Applications for this technology are found in ultrasound image-image registration, volume-volume registration, image-volume registration, longitudinal studies, and monitoring of localized therapy
Ultrasound is a widely used tool for non-invasively monitoring pathologies over time in longitudinal studies and localized therapies. In those procedures, it is crucial to acquire ultrasound scans at the same position, angle, and even compression level, with respect to the body part, in order to make an objective comparison between the scans. In current practice, sonographers would repeat the scan by placing the probe at roughly the same body location with the aid of body fiducials on the skin surface. Although this method is convenient and inexpensive, it is not accurate enough for detecting visually insignificant changes in tissues, especially when a slight deviation in probe orientation could result in substantial change in tissue appearance. This method also falls short when maintaining the insonification angle (the angle between the ultrasound beam and the direction of blood flow) is essential. Previously described methods of visual servoing yielded promising results; however, they require expensive and bulky robotic systems.
This invention presents a novel visual feedback system for steering an ultrasound probe to a predetermined acquisition state. The system provides real-time visual guidance for accurate realignment of the ultrasound probe in six degrees of freedom (6-DoF)1 and significantly improves alignment of tissue structures in repeated ultrasound scans. This system uses one or more of small low-cost cameras mounted on the ultrasound probe to track natural and artificial skin features of the patient and estimates the current probe position relative to the target position. At each ultrasound scan acquisition, the skin features are captured by the camera(s), and from the camera images, the system estimates the relative distance between the target and current probe positions and provides sonographers with intuitive visual feedback to guide the probe to the target position. This method is unobtrusive and less expensive than robotic visual servoing and more accurate than using body fiducials. This method can also be utilized as an extension of the body fiducial approach to realign the probe in the complete 6-DoF with improved accuracy.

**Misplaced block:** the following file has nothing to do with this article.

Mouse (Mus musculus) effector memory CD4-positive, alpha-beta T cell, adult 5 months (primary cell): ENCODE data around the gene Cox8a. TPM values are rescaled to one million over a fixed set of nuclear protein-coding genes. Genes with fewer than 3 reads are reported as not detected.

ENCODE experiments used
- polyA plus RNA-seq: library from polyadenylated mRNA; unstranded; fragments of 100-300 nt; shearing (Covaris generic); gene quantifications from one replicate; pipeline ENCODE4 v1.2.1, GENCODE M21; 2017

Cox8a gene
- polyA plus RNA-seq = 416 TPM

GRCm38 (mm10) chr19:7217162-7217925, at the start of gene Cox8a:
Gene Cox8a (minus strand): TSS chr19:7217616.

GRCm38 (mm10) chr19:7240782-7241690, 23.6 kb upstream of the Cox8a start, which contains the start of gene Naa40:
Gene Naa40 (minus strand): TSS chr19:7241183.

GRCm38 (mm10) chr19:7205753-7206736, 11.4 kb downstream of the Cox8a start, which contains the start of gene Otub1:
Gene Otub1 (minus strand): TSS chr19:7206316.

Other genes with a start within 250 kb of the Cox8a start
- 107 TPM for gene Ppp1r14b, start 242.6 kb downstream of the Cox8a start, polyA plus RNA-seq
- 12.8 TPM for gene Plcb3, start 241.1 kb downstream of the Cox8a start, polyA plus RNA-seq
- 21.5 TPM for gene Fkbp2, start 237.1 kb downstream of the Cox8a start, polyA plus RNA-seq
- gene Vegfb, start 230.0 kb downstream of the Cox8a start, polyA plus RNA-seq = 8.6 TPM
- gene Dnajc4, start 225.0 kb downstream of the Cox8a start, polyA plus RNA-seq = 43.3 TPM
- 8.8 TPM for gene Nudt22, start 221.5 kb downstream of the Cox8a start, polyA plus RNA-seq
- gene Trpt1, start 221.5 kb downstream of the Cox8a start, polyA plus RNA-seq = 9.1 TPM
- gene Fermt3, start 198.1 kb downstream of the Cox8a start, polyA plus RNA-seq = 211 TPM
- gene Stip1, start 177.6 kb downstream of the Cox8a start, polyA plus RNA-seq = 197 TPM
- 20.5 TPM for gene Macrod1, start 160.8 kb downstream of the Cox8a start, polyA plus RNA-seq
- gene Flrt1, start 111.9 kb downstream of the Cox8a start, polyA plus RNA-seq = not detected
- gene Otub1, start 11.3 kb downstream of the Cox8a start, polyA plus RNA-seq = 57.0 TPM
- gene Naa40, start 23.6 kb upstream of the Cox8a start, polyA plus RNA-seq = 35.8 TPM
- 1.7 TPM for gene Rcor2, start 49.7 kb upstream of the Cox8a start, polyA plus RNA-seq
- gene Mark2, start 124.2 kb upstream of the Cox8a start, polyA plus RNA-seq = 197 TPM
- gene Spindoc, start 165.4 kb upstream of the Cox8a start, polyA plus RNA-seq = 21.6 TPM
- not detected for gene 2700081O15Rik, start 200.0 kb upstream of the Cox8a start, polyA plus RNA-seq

1. Six degrees of freedom (6-DoF) refers to the forward/backward, up/down, left/right movements of a rigid body in three dimensional space along the three perpendicular axes combined with the pitch, yaw, and roll rotations around the three axes.
Improved accuracy of probe realignment; provides real-time visual guidance to sonographers for accurately returning the probe to a target position at which a reference ultrasound scan was previously acquired
Inexpensive and unobtrusive
Provides 6-DoF probe motions and positions
Does not require additional sensors for estimates in the complete 6-DoF